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As noted in the Wind Turbine Basics chapter that Capacity Value is how much wind provides power when demand is highest. There are many different ways this is calculated (see here). The bottom line is that when we need the power the most how much can that power come from wind?
Peak demand can be broken up into a number of periods. In order from the highest demands: summer mid day, winter evenings, and fall/spring midday and evenings. What this chapter will look at is two things:
- The production from wind, highest output relative to those peak periods, and
- Zero output relative to those peak periods.
All peak demands will be within 10% of the highest demands, that is 90% to 100% demand for any given month.
Summer Capacity Value
Summer peak demand period is between noon and 5pm, the hottest part of the day. The following data is only between those hours and when demand is within 10% of peak for the month. This scatter plot is the average of the Hourly Capacity Factor for all farms for each year.
You can see that the values are heavily scattered at the low end of output. The averge of those averages is 17%. However, we know that using averages doesn’t work too well with data that is heavily skewed towards the low end of output.
Notice almost 20% of the time in the summer peak hours the output is zero. Nothing from wind contributing to running your AC units. Over 60% HCF is virtually non existant, and as we have seen, these spikes of high output lasts only a few hours, barely time to shutdown, then restart backup capacity. One has to wonder if doing that shutdown and startup is using more energy than if the wind didn’t exist in the first place.
As you can see the median is a much better candidate for assign the Capacity Value in the peak summer hours. Thus the Capacity Value in the summer is 10%.
Winter Capacity Value
Winter peak demand periods are between 4pm and 10pm. This is the scatter of all farm’s average HCF vs demand within 10% of peak.
This is much more spread out, which will increase both the average and the median.
As we saw with Port Alma’s occational high end output that some of them managed to occur when we were within 10% of peak demand. Notice zero output still dominates with almost 11% of those hours.
Using median for the Capacity Value means it’s 25.8%.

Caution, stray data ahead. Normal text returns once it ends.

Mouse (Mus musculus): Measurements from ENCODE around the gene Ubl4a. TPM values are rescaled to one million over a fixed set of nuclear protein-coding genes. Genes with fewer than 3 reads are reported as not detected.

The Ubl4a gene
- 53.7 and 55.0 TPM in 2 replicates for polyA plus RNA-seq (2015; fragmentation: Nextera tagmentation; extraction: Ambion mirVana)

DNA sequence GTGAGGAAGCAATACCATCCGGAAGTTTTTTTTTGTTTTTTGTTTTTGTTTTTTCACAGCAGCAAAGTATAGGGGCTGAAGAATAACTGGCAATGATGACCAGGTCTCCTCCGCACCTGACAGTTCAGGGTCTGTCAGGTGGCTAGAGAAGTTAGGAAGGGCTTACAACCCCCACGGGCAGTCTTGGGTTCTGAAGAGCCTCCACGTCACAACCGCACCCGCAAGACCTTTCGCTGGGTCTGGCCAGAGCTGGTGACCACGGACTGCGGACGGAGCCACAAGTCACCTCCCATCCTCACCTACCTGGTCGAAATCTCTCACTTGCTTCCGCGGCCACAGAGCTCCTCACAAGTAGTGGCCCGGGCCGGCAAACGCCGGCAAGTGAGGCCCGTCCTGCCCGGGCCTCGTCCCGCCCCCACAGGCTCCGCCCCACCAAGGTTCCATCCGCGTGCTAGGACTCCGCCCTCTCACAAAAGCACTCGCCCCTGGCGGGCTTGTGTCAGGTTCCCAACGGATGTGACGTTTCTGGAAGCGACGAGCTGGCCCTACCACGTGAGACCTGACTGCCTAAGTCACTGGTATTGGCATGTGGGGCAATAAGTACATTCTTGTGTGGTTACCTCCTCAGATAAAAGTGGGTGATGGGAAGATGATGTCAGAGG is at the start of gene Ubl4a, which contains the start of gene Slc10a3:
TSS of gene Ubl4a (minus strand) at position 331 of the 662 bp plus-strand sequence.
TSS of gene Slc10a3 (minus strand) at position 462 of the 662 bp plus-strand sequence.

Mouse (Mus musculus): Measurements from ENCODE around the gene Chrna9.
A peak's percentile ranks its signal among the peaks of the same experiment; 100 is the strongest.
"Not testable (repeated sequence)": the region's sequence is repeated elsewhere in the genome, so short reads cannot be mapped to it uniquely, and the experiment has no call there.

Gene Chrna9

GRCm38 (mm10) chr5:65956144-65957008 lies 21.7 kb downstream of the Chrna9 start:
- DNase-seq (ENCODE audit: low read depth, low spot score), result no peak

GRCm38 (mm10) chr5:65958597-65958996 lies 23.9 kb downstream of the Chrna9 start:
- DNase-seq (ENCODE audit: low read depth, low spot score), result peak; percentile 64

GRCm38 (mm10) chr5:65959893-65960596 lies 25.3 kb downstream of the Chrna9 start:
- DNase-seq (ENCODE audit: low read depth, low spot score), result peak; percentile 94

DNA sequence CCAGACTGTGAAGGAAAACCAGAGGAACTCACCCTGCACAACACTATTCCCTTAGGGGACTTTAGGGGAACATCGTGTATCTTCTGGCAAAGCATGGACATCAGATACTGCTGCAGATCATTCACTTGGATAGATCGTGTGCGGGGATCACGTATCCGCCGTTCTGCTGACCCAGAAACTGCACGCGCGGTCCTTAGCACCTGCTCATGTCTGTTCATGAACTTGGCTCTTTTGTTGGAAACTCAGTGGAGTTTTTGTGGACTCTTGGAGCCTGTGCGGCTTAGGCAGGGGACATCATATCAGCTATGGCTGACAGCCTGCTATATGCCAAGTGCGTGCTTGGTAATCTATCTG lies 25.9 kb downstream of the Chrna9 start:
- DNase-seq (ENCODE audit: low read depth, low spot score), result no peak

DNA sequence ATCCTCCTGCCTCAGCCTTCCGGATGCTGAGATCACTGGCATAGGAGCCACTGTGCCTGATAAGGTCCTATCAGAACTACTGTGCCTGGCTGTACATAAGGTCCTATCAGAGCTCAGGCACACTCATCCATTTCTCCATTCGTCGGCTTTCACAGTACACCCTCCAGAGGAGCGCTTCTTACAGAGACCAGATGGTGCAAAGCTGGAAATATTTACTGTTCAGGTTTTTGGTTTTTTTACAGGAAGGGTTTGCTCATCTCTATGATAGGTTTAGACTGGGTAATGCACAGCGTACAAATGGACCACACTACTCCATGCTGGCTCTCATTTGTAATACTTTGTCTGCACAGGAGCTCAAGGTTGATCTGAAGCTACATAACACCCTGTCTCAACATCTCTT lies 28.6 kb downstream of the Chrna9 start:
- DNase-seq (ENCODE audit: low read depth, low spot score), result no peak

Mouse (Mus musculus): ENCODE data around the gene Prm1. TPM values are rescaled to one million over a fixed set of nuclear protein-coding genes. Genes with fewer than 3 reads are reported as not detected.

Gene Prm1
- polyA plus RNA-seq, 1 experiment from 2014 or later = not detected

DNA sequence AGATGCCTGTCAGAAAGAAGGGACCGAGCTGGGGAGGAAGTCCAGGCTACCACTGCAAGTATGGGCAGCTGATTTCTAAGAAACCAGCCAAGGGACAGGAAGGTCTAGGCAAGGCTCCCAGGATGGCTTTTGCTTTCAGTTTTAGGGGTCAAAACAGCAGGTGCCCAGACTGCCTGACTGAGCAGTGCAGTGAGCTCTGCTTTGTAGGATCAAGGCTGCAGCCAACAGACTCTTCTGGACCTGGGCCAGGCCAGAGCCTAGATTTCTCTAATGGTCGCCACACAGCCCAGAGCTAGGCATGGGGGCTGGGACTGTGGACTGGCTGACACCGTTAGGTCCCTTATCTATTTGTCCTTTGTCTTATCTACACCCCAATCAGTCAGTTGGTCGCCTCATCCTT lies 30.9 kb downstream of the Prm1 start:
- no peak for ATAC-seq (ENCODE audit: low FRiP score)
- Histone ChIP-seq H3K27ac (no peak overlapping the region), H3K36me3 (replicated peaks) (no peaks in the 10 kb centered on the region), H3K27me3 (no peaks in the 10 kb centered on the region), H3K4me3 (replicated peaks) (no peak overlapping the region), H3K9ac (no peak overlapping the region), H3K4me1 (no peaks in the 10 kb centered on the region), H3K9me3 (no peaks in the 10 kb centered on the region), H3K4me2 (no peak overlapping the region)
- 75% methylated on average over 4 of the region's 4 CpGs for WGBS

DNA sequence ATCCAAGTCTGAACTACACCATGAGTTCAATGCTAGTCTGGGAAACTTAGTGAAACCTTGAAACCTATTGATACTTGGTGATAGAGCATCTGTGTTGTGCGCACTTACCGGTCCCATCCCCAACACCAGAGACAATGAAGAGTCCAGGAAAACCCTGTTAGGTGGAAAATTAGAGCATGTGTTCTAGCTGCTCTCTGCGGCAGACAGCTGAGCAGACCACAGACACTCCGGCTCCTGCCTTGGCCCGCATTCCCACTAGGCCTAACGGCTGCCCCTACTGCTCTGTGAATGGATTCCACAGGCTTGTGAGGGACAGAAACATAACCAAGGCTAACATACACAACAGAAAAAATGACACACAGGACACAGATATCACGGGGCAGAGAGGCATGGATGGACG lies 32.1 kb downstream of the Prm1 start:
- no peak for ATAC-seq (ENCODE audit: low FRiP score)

Spring Capacity Value
The highest demand periods in the spring is between 8am and 10pm, the widest range of the seasons.
This scatter of the spring HCF during peak hours shows many consentrated at the low end, with a few points above 70%. The count of HCF looks like this:
The spring Capacity Value is 17%. Zero output still hugely dominates at 12.5% of those hours.
Fall Capacity Value
Fall peak demand periods are between 9am and 10pm, just like spring’s. This is the scatter of all farm’s average HCF vs demand within 10% of peak.
This makes the fall Capacity Value at 19%. It also shows that the zero output is just over 14% of the time when demand is highest in the fall months.
Of course, these values will change from individual year to year. With 2010 being a bad year for wind those Capacity Values will be lower.
In this report there are additional measures of performance. On such measure is Forced Outage. This is when, regardless of reason, output is zero. As you can see the Force Outage ranges from 11 to 19% during high peak demand hours.
There is another measure that is used to calculate the reliability of the entire system, and that’s Loss of Load Probability. Basically that measurement is when demand is high what is the probability of loss of power due to forced outages. Because wind is so variant, with lots of zero output, wind is significantly affecting, to the up side, the Loss of Load Probability. That is, wind’s Force Outage is increasing the risk that the system can’t handle the demand at high peak times. Something the wind industry does not tell you.
Luckily in Ontario we have ample reserve capacity, for the time being, which is dumped to the US at a monitary loss. The optimim reserve capacity is 15%, but we are way over that since 2005. But this won’t last. When demand finally increases to use up that slack in the system, wind will start to become a threat to the risk of outages. Especially since wind will, or is expected to, increase in number and fraction of the mix. As wind is increased as a percent of the total mix, and because farms at distant locations experience the same Hourly Capacity Factors, that is outages at the same time, this significantly increases the risk that demand will be more than avialable supply.
In short, this means that in the near future when the wind doesn’t blow, is a large proportion of the mix, when demand is highest, expect the system to partly shut down and people will lose power. Make no mistake, the more wind we build in the province, the higher the risk that outages will occur when wind has Forced Outages. Exactly the opposite the wind industry is tell us.
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